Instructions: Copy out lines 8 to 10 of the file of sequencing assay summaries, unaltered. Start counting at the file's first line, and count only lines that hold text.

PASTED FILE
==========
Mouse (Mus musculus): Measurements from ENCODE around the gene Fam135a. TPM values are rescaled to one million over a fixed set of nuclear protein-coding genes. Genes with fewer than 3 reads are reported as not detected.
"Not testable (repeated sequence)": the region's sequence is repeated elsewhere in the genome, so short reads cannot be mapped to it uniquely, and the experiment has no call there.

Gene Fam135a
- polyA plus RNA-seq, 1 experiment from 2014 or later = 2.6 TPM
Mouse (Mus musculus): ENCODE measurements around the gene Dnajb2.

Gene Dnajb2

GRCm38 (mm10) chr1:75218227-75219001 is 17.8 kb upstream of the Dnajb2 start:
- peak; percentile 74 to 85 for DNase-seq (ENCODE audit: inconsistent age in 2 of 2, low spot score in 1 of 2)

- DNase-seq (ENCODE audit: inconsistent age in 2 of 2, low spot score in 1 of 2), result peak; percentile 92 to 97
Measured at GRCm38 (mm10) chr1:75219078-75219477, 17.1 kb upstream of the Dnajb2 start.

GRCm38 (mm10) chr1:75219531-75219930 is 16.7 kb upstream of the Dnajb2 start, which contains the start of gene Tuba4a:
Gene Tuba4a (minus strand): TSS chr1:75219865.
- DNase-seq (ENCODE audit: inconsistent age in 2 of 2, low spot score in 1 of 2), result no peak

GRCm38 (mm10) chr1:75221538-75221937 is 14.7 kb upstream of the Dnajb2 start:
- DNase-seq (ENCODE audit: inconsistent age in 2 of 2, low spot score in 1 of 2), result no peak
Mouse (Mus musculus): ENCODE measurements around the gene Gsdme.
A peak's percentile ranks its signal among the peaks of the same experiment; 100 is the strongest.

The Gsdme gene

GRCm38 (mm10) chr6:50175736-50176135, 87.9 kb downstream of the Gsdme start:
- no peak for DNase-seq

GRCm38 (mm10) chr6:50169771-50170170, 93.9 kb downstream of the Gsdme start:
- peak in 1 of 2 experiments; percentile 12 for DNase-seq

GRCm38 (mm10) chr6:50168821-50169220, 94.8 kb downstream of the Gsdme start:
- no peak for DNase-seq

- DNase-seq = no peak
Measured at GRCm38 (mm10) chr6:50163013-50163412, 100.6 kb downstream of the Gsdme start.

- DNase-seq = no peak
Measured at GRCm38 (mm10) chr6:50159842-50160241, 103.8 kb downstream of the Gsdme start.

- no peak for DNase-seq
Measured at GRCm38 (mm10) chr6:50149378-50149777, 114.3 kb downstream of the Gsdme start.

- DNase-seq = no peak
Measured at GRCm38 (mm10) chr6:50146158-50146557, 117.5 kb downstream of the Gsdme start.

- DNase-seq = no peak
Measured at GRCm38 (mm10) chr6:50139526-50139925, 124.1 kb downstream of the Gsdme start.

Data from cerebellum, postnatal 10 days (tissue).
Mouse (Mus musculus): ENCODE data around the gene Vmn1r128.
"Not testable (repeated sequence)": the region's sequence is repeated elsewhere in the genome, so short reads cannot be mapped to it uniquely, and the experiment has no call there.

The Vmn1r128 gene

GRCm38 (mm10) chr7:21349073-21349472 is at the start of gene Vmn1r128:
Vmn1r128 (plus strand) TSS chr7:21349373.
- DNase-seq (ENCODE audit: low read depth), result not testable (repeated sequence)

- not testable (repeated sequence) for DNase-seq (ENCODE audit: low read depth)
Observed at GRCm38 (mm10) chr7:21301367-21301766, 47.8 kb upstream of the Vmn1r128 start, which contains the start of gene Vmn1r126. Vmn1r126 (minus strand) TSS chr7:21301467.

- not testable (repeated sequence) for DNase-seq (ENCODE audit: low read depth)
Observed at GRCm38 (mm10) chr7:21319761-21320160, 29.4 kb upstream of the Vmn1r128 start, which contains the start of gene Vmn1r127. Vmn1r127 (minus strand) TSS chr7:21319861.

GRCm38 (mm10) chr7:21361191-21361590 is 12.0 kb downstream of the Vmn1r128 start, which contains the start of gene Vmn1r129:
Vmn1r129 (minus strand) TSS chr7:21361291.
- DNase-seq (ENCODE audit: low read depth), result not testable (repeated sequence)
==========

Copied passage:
- peak; percentile 74 to 85 for DNase-seq (ENCODE audit: inconsistent age in 2 of 2, low spot score in 1 of 2)

- DNase-seq (ENCODE audit: inconsistent age in 2 of 2, low spot score in 1 of 2), result peak; percentile 92 to 97
Measured at GRCm38 (mm10) chr1:75219078-75219477, 17.1 kb upstream of the Dnajb2 start.